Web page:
The American College of Emergency Physicians (ACEP) Rains on the Patient Centered Medical Home's (PCMH) Parade
Posted Dec 02 2008 3:08am
In case you missed it, the killjoys over at the American College of Emergency Physicians (ACEP) released a tetchy statement on the unintended financial consequences of widespread implementation of the Patient Centered Medical Home (PCMH). They point out that emergency rooms are an important part of the safety net regardless of insurance status. Therefore, if the PCMH has any potential to change the role of that safety net, the ACEP wants to know about it ahead of time. Ulitmately they say more research is needed.
If you read the statement, they make some good points. Compensation for primary care physicians should be increased (check). It’s possible the PCMH won’t solve the overall primary care shortage (check, they must’ve been reading the Disease Management Care Blog). Small primary care physician practices will struggle to fulfill the criteria necessary to meet the definition of a PCMH (check, good point). If, as a result, patients shift to PCMH style large practices, they may still end up seeing a ‘host’ of different health care providers with little continuity of care (good point not considered by the DMCB: outside of the pediatrics literature, do large practice PCMHs perform well in assuring is access to a personal physician?).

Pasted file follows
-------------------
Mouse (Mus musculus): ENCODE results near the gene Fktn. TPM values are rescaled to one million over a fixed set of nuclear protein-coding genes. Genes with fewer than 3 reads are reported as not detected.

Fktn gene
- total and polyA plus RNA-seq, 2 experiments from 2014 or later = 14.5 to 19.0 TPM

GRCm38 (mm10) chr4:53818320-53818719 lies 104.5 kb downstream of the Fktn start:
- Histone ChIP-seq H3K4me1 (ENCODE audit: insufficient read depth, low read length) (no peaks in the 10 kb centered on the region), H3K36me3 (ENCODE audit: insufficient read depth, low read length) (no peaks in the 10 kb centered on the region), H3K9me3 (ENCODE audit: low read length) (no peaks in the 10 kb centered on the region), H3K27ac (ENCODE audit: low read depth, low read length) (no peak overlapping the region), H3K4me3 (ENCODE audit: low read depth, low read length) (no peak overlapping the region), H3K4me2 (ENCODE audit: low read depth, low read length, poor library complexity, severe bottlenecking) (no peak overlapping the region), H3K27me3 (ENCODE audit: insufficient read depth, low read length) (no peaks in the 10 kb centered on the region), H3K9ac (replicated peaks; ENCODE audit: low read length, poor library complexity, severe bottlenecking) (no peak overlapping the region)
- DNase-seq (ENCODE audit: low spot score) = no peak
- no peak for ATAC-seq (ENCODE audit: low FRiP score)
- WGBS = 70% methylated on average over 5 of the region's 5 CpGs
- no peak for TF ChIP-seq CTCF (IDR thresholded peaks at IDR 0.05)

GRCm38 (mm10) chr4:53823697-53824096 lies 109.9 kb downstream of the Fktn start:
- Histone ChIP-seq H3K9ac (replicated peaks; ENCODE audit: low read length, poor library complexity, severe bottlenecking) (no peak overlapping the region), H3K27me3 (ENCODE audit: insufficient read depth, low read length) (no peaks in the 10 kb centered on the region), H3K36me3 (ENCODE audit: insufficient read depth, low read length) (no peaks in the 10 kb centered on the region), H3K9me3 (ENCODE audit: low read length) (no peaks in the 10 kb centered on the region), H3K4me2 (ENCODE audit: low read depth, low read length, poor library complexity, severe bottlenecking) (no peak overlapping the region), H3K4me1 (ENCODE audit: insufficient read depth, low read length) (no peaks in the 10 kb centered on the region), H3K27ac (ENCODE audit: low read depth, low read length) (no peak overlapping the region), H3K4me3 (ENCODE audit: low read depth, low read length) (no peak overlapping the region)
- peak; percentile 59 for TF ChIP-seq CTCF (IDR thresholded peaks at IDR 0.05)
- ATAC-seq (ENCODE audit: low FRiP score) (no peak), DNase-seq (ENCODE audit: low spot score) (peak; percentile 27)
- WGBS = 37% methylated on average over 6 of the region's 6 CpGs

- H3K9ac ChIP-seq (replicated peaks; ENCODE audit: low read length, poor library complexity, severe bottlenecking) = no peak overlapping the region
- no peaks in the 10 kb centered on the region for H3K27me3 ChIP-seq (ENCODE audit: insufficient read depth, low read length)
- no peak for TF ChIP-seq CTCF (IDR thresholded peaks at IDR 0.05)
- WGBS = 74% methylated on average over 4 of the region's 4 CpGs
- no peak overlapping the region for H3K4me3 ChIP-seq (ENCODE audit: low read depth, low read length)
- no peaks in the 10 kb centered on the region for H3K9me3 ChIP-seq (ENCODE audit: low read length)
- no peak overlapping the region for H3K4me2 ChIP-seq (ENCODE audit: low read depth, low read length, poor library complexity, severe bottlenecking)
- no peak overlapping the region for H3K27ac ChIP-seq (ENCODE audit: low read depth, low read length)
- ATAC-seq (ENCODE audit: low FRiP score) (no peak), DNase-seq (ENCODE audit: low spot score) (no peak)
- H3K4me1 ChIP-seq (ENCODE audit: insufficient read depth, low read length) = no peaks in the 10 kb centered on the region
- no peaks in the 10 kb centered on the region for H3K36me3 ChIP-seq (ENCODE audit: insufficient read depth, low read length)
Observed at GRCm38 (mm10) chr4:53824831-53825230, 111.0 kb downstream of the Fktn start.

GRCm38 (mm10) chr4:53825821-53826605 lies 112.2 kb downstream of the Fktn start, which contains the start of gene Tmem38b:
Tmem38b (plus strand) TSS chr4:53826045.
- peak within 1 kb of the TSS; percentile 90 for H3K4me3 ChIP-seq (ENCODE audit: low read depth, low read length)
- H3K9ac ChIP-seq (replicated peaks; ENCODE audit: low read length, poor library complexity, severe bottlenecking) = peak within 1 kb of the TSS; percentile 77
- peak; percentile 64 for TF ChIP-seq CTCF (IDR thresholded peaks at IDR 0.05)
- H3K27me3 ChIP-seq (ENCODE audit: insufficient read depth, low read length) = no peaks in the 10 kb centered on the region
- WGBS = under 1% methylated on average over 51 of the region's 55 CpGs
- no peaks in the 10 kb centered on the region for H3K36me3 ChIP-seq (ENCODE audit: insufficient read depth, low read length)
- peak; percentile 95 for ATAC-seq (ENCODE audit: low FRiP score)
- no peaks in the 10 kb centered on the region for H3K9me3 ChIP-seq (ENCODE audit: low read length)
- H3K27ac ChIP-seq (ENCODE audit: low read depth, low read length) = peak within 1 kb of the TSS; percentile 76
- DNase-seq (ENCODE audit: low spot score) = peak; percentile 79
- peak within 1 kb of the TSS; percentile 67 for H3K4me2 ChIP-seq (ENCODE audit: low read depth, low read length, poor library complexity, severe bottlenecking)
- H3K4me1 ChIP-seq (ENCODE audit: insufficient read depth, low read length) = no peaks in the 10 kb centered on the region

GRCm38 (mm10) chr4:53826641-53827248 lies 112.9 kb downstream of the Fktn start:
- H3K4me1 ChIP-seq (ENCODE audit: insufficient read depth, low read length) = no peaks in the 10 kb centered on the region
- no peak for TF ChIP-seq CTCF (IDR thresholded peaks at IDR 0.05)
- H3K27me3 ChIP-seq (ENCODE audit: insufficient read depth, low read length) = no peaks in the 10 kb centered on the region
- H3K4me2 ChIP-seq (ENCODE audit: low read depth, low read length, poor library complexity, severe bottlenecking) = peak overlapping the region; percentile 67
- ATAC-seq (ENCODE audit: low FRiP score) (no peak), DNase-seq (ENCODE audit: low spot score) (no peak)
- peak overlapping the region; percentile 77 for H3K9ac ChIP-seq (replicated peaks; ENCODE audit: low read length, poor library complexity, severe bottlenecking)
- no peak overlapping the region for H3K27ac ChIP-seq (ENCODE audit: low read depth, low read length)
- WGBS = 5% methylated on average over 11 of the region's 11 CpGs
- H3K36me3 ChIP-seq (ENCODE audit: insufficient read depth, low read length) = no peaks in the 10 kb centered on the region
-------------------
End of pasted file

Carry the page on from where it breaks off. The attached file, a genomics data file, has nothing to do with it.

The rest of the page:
On the other hand, some other points in the statement seem rather self-serving. Since the overall financing of health care is a zero-sum game, they fear a shift of money to the PCMH may mean less money for their admittedly overstretched emergency rooms (but, won’t the PCMH reduce unnecessary, wasteful and probably low margin – at least compared to all those juicy trauma cases - ER utilization?). While PCMH advocates deny it will restrict access to specialists, the ACEP fears that could be an outcome anyway (not so, says the classic PCMH literature: optimally coached patients will know when they do and don’t need an ER. Gatekeeping is unnecessary). According to the ACEP, primary care sites should promise to continue to offer medical home services even if a patient loses their insurance (which would help keep the uninsured away from emergency rooms by making the primary care physicians provide a service for free?). Last but not least, for the PCMH to work, they state universal coverage is needed (hasn’t it been the commercial insurers leading the way on the PCMH with their pilots?).